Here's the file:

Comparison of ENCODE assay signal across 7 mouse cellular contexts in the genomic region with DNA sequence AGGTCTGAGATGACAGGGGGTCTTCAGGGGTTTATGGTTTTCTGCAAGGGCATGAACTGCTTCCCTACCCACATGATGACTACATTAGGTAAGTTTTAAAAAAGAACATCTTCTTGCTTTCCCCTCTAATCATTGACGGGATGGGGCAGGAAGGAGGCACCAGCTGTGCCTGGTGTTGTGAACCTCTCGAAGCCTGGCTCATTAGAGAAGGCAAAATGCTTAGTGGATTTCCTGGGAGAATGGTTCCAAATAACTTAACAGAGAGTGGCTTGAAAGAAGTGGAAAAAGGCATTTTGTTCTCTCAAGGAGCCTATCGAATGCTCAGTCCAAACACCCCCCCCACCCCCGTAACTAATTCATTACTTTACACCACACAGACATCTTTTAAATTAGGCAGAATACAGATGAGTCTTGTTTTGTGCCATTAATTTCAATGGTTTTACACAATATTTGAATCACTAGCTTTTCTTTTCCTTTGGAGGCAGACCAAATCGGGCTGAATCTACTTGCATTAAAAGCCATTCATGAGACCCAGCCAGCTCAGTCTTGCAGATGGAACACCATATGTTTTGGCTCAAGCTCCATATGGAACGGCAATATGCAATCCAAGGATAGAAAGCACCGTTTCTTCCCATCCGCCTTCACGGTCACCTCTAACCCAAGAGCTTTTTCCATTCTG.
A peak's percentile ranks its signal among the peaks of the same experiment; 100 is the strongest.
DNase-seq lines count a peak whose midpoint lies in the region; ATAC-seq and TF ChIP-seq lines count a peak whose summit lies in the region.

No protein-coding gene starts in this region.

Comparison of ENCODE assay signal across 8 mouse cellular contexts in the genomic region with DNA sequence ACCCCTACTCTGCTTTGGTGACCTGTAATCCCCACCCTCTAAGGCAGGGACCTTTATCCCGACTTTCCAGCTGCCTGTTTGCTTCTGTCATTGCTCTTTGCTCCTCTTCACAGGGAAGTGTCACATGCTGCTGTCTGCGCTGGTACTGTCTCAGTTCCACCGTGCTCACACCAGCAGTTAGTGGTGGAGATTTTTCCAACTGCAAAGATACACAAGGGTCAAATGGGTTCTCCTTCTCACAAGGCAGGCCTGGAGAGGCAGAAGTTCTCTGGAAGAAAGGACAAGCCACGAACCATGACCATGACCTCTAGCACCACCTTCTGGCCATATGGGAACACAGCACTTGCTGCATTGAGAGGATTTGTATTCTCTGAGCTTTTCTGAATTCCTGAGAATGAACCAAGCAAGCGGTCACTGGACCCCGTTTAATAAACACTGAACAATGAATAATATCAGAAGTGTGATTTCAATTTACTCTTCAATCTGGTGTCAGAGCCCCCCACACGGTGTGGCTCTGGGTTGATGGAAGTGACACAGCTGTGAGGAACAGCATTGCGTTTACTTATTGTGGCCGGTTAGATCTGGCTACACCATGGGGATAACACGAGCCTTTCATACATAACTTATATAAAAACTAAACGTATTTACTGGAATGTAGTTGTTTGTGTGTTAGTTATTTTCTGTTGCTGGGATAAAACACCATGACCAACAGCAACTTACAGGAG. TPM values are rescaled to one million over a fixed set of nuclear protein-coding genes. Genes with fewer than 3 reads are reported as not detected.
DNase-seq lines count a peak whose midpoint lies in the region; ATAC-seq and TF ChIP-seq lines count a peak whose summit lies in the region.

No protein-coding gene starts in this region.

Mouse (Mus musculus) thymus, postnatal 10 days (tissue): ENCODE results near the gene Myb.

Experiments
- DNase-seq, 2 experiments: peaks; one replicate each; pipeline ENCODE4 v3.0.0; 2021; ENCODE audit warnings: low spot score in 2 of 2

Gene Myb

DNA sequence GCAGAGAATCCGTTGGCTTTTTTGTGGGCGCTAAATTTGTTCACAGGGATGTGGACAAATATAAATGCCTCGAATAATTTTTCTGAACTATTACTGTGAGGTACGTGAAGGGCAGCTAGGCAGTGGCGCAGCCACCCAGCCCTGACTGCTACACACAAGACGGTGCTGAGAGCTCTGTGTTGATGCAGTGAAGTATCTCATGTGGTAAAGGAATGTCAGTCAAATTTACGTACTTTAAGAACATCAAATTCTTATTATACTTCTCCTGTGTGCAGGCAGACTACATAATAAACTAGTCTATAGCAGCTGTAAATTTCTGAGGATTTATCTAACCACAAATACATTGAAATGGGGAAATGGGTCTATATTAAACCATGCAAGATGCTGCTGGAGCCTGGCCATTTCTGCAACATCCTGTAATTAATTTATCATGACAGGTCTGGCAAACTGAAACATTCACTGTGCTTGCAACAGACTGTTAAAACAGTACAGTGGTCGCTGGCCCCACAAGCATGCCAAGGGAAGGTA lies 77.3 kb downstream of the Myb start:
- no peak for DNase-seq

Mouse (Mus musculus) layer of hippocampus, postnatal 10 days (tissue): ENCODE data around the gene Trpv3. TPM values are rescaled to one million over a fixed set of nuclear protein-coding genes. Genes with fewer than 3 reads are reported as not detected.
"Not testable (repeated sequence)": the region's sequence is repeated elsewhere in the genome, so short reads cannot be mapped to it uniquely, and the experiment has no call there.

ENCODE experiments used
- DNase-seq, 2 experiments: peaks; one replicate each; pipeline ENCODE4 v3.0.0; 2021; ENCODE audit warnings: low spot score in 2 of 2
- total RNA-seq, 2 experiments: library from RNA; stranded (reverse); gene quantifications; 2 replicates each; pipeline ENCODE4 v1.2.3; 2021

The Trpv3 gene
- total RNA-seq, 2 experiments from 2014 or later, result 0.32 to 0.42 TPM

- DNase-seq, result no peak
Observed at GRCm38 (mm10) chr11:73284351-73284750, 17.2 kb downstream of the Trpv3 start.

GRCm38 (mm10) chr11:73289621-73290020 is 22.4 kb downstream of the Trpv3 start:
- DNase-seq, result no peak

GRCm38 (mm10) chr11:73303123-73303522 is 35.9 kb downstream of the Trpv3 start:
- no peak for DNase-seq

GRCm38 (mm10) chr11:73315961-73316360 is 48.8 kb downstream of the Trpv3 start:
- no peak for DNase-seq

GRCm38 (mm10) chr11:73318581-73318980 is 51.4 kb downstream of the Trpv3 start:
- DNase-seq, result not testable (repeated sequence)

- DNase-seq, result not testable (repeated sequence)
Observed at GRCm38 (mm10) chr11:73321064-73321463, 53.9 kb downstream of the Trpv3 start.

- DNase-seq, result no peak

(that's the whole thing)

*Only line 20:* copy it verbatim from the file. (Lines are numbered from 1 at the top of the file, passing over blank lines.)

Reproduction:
- total RNA-seq, 2 experiments from 2014 or later, result 0.32 to 0.42 TPM